THOMAS A. VARLAN, Chief District Judge.
Plaintiff Rodrick D. McGee filed this action on December 22, 2016 asserting the Honorable David J. Bales violated his civil rights pursuant to 42 U.S.C. § 1983 [Doc. 2]. At the time of filing this action, Plaintiff also moved to proceed in forma pauperis ("IFP") [Doc. 1]. On April 28, 2017, the Court issued an Order instructing Plaintiff that his application to proceed IFP was insufficient insomuch as it failed to provide the Court with ample information to make such a determination [Doc. 3]. Specifically, Plaintiff failed to provide a certified copy of his inmate trust account for the previous six-month period. The Court directed Plaintiff to correct his application within 30 days from the date of the Order or risk denial of his motion [Id.]. Plaintiff wholly failed to comply with the Court's Order. On June 19, 2017, Plaintiff filed a second IFP, but yet again, failed to provide a certified copy of his inmate trust account for the previous six-month period [Doc. 4]. As the Court forewarned, this case will be dismissed for failure to comply with the Order of this Court.
In the alternative, this case is dismissed for failing to state a claim upon which relief may be granted. To state a viable claim under 42 U.S.C. § 1983, a plaintiff must allege he was deprived of a right, privilege, or immunity secured by the Constitution or laws of the United States by a person acting under color of law, without due process of law. Flagg Brothers Inc. v. Brooks, 436 U.S. 149, 155 (1978); Chatman v. Slagle, 107 F.3d 380, 384 (6th Cir. 1997). Although the Federal Rules of Civil Procedure do not require a plaintiff to set out in detail the facts underlying the claim, the plaintiff must provide sufficient allegations to give defendants fair notice of the claims against them. Leatherman v. Tarrant Cty. Narcotic Intelligence & Coordination Unit, 507 U.S. 163, 168 (1993). To state a § 1983 claim, Plaintiff must allege sufficient facts that, if true, would establish that Defendant Judge Bales deprived him of a right secured by the Constitution of the United States while acting under color of law.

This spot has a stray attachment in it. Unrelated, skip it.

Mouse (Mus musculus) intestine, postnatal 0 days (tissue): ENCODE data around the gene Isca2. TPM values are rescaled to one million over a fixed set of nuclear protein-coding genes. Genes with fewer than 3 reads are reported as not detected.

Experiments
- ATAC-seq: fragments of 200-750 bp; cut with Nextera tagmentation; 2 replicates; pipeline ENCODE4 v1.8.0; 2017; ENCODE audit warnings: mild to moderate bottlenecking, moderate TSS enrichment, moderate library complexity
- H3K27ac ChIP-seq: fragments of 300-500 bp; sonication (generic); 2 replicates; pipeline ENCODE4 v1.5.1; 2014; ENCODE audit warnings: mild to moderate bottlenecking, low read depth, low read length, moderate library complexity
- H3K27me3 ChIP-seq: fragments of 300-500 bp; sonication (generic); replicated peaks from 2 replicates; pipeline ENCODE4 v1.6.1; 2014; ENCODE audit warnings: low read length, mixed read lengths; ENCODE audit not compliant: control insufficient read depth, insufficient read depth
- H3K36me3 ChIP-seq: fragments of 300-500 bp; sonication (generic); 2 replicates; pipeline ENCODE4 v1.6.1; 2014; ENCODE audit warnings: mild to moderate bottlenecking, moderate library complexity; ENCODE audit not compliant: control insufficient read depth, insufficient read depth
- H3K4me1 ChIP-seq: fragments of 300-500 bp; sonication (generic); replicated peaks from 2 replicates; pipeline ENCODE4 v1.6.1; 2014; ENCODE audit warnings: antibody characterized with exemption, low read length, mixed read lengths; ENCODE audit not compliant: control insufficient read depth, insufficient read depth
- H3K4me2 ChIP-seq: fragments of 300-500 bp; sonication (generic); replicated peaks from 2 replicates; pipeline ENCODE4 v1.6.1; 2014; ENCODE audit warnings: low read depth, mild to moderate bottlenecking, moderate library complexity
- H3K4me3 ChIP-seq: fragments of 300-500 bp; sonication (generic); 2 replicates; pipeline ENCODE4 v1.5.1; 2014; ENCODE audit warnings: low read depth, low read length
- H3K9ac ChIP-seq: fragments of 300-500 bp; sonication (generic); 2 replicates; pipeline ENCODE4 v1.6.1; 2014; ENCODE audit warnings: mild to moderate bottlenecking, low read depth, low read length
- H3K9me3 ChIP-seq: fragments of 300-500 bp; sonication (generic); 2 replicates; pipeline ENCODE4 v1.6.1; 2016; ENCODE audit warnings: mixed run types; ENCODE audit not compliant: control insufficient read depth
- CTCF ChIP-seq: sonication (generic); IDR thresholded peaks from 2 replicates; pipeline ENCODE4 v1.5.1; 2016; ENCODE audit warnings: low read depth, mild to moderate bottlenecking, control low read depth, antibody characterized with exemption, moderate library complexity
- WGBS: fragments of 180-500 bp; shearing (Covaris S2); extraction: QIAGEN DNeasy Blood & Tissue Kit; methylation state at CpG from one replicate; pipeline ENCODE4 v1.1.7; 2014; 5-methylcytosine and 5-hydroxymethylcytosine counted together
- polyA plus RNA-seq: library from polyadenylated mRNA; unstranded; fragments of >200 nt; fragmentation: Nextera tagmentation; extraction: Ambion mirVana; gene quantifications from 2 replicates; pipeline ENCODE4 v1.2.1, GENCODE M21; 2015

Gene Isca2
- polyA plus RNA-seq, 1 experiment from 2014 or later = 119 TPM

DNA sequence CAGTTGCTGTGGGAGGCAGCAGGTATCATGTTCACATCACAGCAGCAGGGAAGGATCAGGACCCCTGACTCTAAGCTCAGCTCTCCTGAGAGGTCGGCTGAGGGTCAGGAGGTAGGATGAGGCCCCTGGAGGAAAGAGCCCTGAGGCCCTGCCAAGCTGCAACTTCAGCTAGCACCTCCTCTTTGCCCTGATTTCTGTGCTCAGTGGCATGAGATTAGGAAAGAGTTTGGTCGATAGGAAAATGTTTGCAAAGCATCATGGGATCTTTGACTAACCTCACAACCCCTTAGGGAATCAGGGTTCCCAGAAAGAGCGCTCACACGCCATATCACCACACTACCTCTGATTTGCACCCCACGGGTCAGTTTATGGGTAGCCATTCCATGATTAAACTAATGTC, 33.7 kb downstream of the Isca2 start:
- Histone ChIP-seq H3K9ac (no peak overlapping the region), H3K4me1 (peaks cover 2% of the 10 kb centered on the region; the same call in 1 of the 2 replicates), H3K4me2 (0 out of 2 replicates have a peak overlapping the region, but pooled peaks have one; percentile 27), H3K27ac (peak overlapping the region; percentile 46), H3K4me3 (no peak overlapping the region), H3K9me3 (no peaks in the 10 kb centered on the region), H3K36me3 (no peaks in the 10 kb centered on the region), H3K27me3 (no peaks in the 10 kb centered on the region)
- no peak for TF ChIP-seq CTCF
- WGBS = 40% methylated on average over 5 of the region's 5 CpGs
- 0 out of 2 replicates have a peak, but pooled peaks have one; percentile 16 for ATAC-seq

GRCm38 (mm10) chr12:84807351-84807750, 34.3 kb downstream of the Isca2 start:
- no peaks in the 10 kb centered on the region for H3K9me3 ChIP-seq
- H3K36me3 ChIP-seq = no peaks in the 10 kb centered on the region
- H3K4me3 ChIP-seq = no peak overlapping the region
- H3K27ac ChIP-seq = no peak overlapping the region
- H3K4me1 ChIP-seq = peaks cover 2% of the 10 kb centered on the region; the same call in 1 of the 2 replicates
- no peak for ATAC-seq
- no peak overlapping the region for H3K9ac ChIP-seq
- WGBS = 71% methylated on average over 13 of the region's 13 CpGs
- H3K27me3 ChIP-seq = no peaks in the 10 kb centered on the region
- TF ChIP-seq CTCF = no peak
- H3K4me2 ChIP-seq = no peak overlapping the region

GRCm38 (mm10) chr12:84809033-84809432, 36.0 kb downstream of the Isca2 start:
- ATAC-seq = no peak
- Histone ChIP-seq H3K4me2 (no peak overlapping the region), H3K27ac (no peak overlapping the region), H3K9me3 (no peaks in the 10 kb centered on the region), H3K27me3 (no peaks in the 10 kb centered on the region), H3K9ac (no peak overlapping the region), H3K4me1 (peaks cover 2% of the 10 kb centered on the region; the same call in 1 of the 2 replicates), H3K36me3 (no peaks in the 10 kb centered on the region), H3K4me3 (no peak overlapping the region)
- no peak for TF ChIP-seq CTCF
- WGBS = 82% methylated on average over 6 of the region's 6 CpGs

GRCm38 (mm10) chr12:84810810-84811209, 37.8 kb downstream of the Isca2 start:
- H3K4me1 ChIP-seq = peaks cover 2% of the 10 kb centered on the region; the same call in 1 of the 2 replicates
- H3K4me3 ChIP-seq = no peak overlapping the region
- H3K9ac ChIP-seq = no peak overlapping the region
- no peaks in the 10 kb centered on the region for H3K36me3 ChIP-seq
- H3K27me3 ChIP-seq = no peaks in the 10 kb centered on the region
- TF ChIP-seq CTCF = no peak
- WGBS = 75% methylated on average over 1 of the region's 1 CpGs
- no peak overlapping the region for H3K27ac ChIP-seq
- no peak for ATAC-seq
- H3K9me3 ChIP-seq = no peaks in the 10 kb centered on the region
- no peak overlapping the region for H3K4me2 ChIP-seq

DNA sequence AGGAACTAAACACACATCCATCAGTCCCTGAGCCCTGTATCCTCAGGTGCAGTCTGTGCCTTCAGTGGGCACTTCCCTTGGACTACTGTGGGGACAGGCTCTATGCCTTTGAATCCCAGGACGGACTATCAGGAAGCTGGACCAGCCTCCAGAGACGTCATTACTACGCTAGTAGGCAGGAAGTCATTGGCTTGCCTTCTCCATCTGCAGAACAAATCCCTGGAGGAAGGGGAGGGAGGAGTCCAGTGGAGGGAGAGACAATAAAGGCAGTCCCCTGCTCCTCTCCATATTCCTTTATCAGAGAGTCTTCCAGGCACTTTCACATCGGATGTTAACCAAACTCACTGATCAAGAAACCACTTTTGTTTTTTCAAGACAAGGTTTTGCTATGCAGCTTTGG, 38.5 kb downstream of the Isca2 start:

Plaintiff asserts that Defendant Judge Bales "kept [him] locked up for more than 72 hours" and "locked [him] up based on [his] race" [Doc. 2 p. 2]. The doctrine of absolute immunity protects judges from civil liability when performing judicial functions. Stump v. Sparkman, 435 U.S. 349, 363-64 (1978); Ciavone v. Slavens, No. 2:14-13133, 2014 WL 4414504, at *3 (E.D. Mich. Sept. 8, 2014). Thus, because Defendant Judge Bales was acting in his judicial capacity performing judicial functions at the time of the alleged constitutional violation, he is entitled to Eleventh Amendment immunity.
Based on the foregoing, Plaintiff's first and second motions for leave to proceed IFP [Docs. 1, 4] are